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    ỌMỤ ỌKWEI, MERCHANT QUEEN OF ỌSỌMALA, 1872 – 1943.

    ỌMỤ ỌKWEI, MERCHANT QUEEN OF ỌSỌMALA, 1872 – 1943.
    The woman in the picture below, wearing the giant ivory anklets (odu) and surrounded by her progeny and retainers, was one of the most remarkable Igbo figures straddling the 19th and the 20th centuries: Ọmụ Okwei of Ọsọmala.
    Ọmụ Okwei was born a princess in 1872. Her father Prince Osuna Afụbehọ was the son of Atamanya Nzedegwu, a mid-19th century king of Ọsọmala; and her maternal grandfather was Obi Aje, the powerful merchant prince of Abọ and son of Obi Ọsaị, the King of Abọ when the first Europeans touched down there in 1830.


    Despite her blue blood however, Okwei didn’t have an easy life. At the age of nine, she was sent off to her maternal aunt in Igalaland to learn the rudiments of trading as well as the Igala language, which in her day was an important trade language on the Lower Niger. She was there for four years.
    Okwei began trading in her own right at about the age of 15. She moved to Atanị where she established a humble business selling kolanuts, palmwine, yams and chicken. It was here in 1887 that she met her first husband, Joseph Alagoa, a very influential Ịjọ trader from Brass. Against the wishes of her family, Okwei married him in 1888. They had a son together: Francis Ossomade Alagoa. The marriage did not last. Within a year, Joseph was forced out of the trade of Atanị by British interests and he returned, alone, to Brass, leaving Okwei to take care of their infant son all by herself. Joseph Alagoa later became the Amanyanabọ of Brass; and after him, Francis Ossomade Alagoa, his son with Okwei, became the Amanyanabọ.
    Okwei worked hard to take care of herself and her little boy and soon distinguished herself as a seasoned trader.
    In 1895, she met her second husband: the handsome Ọpene from Abọ. Again, her family did not approve. Ọpene (despite coming from a distinguished family in Abọ) had no visible means of livelihood, and Okwei’s family did not consider him a fit match for a princess. But no one could tell Okwei anything; she was very strong-willed, and so she married the man of her choice, despite the fact that this meant she would forfeit a handsome dowry from her family, just as she had forfeited it when she married her first husband.
    Opene lived in Ọnịcha at the time, and so Okwei transferred her business to Ọnịcha in order to be close to her husband. This turned out to be a good move. Ọnịcha was witnessing an economic boom at this time, as many European firms were setting up shop there at the time. Thus it had a lot of business opportunities to offer a keen businesswoman like Okwei. Okwei capitalised on the opportunities to expand her trade in foodstuff, palm- and palm-kernel oil, and also delve into trade in imported goods like tobacco, cotton goods, gin, lamps, matches, iron pots and other factory-made goods from England.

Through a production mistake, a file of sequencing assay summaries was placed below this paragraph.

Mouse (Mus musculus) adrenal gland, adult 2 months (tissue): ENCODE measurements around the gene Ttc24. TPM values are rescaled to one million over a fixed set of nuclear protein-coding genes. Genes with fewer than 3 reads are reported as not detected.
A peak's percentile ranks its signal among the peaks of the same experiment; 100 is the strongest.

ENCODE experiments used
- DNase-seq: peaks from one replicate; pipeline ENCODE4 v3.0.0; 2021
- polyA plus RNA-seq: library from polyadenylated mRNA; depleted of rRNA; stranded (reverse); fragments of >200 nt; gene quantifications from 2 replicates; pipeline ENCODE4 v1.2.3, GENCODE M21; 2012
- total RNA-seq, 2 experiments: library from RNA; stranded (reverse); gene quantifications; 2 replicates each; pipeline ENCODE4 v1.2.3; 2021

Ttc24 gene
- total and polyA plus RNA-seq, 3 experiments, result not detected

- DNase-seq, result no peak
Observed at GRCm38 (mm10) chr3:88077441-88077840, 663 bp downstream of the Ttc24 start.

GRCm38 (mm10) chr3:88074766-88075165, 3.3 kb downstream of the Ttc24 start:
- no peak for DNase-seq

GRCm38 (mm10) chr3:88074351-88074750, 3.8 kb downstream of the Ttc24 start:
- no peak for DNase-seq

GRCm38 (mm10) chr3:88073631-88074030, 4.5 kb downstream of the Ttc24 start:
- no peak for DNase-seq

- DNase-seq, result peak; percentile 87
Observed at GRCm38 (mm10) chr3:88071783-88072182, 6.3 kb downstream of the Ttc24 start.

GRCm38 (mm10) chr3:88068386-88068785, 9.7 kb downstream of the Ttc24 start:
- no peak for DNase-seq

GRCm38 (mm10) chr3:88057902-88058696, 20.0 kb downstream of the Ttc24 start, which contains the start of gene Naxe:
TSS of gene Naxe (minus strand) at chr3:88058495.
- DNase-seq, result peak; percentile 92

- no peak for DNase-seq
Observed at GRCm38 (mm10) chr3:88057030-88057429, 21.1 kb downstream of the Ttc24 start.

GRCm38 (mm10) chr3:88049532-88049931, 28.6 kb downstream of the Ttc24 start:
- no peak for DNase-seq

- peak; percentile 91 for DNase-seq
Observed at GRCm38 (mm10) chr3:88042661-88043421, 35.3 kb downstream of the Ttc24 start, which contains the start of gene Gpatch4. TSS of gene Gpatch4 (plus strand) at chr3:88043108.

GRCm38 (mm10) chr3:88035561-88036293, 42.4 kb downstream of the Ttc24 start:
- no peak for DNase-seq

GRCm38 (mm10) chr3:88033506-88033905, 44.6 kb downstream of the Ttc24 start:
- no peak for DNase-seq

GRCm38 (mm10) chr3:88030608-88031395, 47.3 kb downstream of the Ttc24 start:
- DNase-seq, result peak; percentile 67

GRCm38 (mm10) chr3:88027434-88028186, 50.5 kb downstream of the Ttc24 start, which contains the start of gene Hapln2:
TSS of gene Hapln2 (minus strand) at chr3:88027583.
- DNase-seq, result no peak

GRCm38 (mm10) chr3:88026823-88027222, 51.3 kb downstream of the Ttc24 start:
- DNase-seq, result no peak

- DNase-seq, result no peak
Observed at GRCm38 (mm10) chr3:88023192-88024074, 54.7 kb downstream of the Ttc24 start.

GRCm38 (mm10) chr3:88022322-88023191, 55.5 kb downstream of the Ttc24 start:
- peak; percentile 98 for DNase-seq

By 1904, she had become an agent of the Niger Company. In 1912, she became the Eze Otu, i.e., the Chief of the Ọnịcha Waterside Settlement, made up of non-Ọnịcha settlers, and held a position in the native court. And by 1918, she had finished her first residential building, a one-storey house.
    Her business alliances included: an alliance with Chief Quaker Bob Manuel of Degema, from whom she bought gunpowder; with Chief Kio Young Jack of Ugwuta who supplied her with ivory and corals for resale; and with British entrepreneurs like J. Cooper of the Niger Company and J. Windfall, the Bank Manager at Ọnịcha. To cement these alliances, Okwei gave out her female domestic slaves and adopted daughters to them as wives and mistresses.
    During the Great Depression, her business underwent even further diversification: Okwei ventured into money lending (at exhorbitant rates) and invested in lorries and canoes with which she transported her goods from as far afield as Degema, Ndoni, Brass, Ugwuta, Warri, Port Harcourt and Calabar. By the 1930s, she was one of the wealthiest individuals in Colonial Nigeria.
    In 1935, Okwei was crowned in her hometown of Ọsọmala as the Ọmụ (Merchant Queen). Representatives of the Hausa, Nupe, Igala and Abọ groups in Ọnịcha (her base) were in attendance – an indication of her popularity.
    By the time she died in May, 1943, Ọmụ Okwei owned 24 houses in Ọnịcha, 6 of them storey-buildings, 25 plots of land in strategic locations in Ọnịcha, six canoes and a car.
    ~ adapted from F Ekejiuba’s “Omu Okwei, the Merchant Queen of Ossomari: a Biographical Sketch”
    ©Nọnso Uche Nnajide

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